However, it seemed clear to European governments that by insisting on immigration control and ruling out the continued jurisdiction of the European Court of Justice after Britain leaves the EU, May had boxed herself into a “hard Brexit.”
Michel Barnier, the former French foreign minister appointed to head the exit negotiations on behalf of the European Commission, has made clear on his first visits to national capitals that the talks will cover only a narrow four-point agenda of separation issues and, by implication, not the broader question of the future EU-U.K. relationship.
Barnier had said his mandate would cover, first, what he called “the check” — the amount Britain will have to pay to cover its share of continuing EU program payments and other liabilities such as EU staff pensions; second, the status and rights of EU nationals in Britain and British nationals in the EU; third, the administrative disengagement, including the future of EU agencies based in Britain; and fourth, “special situations” such as arrangements for Northern Ireland and Gibraltar.
“I recognize the scale of the challenge ahead. I am sure there will be difficult moments. It will require some give and take — Theresa May
Conspicuously absent from that list are issues which the British see as central to their interests such as access to the EU’s single market and so-called passporting rights for U.K.-based banks and financial services firms, as well as any transition arrangements before tariffs would apply.
At her post-summit press conference Friday afternoon, May struck a firm but consensual tone. A deal would be struck if EU leaders acted in good spirit, she said.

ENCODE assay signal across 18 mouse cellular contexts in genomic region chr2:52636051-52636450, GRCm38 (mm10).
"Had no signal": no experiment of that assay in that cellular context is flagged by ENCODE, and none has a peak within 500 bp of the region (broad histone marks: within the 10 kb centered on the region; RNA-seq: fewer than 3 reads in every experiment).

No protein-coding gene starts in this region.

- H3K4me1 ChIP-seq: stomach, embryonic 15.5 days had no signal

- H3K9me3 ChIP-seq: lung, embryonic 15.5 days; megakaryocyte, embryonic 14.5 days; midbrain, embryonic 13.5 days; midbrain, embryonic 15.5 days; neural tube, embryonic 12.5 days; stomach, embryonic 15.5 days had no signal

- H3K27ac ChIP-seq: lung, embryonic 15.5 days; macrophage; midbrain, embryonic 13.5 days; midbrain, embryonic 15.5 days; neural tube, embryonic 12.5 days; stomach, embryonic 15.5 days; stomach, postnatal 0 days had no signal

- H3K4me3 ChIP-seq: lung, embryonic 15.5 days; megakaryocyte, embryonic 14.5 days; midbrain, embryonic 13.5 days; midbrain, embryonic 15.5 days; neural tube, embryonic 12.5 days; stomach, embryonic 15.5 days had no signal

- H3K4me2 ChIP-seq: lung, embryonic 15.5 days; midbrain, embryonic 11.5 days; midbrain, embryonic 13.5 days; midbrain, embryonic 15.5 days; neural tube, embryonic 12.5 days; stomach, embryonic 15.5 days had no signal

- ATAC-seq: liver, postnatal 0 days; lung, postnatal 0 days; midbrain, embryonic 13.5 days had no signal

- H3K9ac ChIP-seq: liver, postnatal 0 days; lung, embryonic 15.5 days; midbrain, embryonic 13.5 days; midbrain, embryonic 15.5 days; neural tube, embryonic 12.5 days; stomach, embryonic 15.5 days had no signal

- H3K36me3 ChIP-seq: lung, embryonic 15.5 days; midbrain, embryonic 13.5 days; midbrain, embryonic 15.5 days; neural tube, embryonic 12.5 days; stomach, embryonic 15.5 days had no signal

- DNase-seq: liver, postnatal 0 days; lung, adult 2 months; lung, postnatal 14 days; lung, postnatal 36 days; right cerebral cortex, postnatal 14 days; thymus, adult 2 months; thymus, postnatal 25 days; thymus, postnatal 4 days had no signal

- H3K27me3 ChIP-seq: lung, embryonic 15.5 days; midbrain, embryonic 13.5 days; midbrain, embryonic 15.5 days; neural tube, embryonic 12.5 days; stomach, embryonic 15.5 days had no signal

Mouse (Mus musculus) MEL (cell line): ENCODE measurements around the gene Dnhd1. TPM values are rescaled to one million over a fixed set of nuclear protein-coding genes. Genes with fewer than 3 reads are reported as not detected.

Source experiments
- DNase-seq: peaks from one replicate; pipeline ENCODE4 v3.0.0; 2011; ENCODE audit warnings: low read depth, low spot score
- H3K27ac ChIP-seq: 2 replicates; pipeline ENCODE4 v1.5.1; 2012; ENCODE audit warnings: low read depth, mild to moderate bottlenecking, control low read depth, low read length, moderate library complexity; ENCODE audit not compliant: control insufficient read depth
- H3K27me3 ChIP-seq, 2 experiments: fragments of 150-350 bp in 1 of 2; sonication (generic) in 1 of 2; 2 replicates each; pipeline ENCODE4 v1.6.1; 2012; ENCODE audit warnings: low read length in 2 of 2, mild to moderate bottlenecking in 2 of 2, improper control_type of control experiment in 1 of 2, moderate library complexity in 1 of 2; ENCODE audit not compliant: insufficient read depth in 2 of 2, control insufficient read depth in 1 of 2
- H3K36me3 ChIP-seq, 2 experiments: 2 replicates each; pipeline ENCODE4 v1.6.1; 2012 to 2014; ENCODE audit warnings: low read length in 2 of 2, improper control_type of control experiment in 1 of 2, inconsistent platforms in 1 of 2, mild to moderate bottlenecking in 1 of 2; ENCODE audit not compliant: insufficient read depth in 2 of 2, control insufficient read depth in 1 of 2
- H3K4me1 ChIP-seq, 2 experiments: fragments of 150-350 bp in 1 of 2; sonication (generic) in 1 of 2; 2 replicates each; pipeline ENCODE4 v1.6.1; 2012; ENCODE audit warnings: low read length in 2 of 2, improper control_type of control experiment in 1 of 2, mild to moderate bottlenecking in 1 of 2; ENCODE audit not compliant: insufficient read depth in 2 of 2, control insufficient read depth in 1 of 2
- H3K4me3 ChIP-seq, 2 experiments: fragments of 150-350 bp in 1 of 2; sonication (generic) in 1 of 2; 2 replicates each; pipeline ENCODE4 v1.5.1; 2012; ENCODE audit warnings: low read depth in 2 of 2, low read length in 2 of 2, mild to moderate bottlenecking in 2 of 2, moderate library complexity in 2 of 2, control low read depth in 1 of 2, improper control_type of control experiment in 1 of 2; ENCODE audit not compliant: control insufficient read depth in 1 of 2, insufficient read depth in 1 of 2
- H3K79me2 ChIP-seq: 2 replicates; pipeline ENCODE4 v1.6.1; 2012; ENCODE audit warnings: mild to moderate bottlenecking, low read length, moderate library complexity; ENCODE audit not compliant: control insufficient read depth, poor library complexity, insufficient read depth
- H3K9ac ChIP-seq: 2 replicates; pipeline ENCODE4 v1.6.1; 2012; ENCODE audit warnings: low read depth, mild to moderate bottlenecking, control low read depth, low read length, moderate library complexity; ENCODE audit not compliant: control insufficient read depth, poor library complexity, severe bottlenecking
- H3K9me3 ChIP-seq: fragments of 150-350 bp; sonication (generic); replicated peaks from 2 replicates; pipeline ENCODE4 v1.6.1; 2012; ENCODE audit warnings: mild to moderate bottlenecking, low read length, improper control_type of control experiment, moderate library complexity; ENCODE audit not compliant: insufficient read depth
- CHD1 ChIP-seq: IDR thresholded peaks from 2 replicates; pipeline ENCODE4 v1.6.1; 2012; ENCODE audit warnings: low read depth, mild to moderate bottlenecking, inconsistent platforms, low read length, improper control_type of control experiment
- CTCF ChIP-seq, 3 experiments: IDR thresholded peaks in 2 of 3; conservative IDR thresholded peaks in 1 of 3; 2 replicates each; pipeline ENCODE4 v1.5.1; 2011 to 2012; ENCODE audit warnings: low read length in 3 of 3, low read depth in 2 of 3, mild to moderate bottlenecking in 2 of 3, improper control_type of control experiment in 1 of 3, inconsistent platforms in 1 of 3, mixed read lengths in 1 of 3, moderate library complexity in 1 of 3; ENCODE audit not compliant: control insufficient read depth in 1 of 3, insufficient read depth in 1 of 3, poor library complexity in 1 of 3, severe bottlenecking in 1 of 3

“I want a mature, cooperative relationship with our European partners. I recognize the scale of the challenge ahead. I am sure there will be difficult moments. It will require some give and take,” she said.
“But I firmly believe that if we approach this in a constructive spirit, as I am, then we can have a smooth departure and build a powerful new relationship that works for both the U.K. and for the countries of the EU, looking for opportunities, not problems.”
She added: “That is in British interests and it is in the interests of all of our European partners, too.”
But May could not resist playing to the gallery back home, throwing some red meat to the British press looking for evidence of diplomatic strife.
The prime minister said she had “not been backward in coming forward” speaking up for the U.K. during the two-day summit.
She also took a dig at Barnier over a suggestion that the Brexit negotiations would be conducted in French. “We are going to conduct these negotiations in the way that means we are going to get the best deal for Britain,” she said, guaranteeing excitable headlines in the U.K. press Saturday. Barnier later clarified that he was not seeking to impose French as the sole lingua franca.
Whatever the warm words or icy silences, in Brussels this week the two sides took their positions: Britain in one corner – everybody else in the other.
The risk of a “dirty Brexit” is rising.
Paul Taylor contributed to this report.